Parkinson’s disease is very challenging to live with, as it causes progressive changes to the motor function to the body, it also causes many other non-motor symptoms, including but not limited to depression, insomnia (sleep problems,) pain, and, brain disorder ex. memory loss inability to reason intellectually
The disease greatly impacts the quality of life on not only the patient but also the ones caring for the patient. Although there is much about PD that we are unable to control by, taking an active role in treatment, including following instructions with medication schedule and making healthy lifestyle choices, can provide a sense of control and help people with PD live their lives to the fullest.
It can be very overwhelming when first diagnosed with Parkinson’s disease. There is still a lot to learn about the disease, its symptoms, and the different options in treating this disease. However, research is continuing and learning about the disease can help us to better understand it and may help us in taking control of the symptoms and hopefully finding a cure.
Assistance and modifications
Living with Parkinson’s Disease can make normal daily activities very challenging but there are many devices and adaptations that can make it easier to cope with the symptoms. Assistive devices are available that can help with walking, eating, getting dressed, and making writing easier. There are utensils that are now available to make eating easier for people who experience the tremor or shaking of PD.
Some utensils are made with larger and, weighted handles that make it easier to grip, some even has a sensor in the handle that neutralizes the tremor, keeping the utensil steady. Many people with PD also find it helpful to use travel cups with lids and/or straws attached, as well as plates with a scooped edge to avoid spills.
Getting dressed is challenging, for Parkinson diseased patient especially when it comes to fastening buttons, zippers, and shoes.
Weighted Button Aid has a large grip handle that makes pulling a button through its hole much easier.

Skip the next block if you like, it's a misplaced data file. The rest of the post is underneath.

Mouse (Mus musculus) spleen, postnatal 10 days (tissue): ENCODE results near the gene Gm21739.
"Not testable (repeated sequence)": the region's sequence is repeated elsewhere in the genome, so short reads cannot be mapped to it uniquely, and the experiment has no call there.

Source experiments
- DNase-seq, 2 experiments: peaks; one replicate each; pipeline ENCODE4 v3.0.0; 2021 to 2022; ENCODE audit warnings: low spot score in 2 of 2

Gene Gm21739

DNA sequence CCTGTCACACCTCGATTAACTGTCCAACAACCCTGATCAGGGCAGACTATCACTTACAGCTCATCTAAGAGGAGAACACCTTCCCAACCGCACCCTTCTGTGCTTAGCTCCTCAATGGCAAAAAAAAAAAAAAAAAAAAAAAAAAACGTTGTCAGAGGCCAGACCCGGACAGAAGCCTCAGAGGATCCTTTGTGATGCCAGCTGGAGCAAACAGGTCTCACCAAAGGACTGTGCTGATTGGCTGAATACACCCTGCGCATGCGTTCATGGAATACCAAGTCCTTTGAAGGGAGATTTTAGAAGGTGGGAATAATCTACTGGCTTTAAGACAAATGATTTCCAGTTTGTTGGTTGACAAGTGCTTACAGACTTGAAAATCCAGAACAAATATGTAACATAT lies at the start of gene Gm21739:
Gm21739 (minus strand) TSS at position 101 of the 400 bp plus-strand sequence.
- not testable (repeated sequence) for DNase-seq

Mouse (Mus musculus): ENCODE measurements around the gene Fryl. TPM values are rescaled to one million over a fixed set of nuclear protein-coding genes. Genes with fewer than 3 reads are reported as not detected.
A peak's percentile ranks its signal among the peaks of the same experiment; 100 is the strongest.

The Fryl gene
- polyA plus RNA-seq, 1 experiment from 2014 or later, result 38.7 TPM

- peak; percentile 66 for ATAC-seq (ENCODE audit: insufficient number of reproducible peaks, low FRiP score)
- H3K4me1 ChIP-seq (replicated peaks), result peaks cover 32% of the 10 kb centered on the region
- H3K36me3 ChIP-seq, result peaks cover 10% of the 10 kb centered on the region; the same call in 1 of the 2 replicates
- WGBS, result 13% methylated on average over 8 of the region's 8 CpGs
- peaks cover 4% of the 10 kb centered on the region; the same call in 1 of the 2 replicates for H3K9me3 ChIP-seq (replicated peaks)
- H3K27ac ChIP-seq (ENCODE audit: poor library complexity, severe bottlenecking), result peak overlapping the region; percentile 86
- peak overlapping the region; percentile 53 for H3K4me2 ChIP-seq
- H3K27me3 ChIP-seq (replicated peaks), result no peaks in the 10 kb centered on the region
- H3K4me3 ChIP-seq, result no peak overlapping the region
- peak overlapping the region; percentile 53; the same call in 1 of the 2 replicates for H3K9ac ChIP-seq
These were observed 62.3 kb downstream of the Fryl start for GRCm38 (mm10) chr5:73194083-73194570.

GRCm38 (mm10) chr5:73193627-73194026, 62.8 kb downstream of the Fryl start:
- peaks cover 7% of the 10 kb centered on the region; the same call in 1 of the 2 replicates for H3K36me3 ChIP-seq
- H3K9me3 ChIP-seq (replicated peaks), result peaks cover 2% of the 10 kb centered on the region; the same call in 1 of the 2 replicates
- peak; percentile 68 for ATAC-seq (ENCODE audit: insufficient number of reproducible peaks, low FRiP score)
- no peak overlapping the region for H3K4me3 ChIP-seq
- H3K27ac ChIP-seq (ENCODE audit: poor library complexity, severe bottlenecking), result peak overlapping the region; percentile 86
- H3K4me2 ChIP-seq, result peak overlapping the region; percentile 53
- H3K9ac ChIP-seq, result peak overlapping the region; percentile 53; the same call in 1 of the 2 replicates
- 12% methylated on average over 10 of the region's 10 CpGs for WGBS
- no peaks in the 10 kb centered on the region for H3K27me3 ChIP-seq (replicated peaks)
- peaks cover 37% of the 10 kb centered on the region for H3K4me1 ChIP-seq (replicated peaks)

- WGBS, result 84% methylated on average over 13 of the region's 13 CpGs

Zipper pulls attach a ring to the tiny handle on zippers, making them easier to grasp and zip up or down.
Magnetic buttons provide the shirt that has buttons on the outside that close with magnets on the inside.
Shoes with Velcro or elastic shoelaces are easier to fasten than those with shoelaces.
Home also has to be made safe for the patient due to their risk of falls these alterations can be small and easy to be added. Changes at times can also be a major building project that requires construction.
The bathroom should also be made safe, There are also a number of things that can be done to make bathroom safe and accidents in the bathroom rear Handlebars can be added, to tubs and showers to make it easier for the patient getting in and out Non-skid mats or decals are also good an idea helps in reducing the risk of slipping.
Tub chairs or benches can be used for sitting in the tub so standing while taking a shower won’t be too tiring, and raised toilet seats or grab bars near the toilet can make it easier to sit down and get up.
Electric toothbrushes and electric razors will help to make daily grooming easier, and turning on the faucet can become difficult touch faucets can be installed that turn on the water with a simple touch
Driving and Parkinson’s disease
The ability to drive safely can be impacted by PD, as the disease has multiple effects on motor, cognitive (thinking), and visual functioning. However, patients with PD should be assessed before allowing a person with PD to drive especially if the symptoms are at an advanced stage.
Coping Emotionally with PD
Patients dealing with PD usually have problems coping emotionally they have trouble adjusting to the fact they have lost some of their independence and they now have to be dependent on others for assistance for doing the most personal task.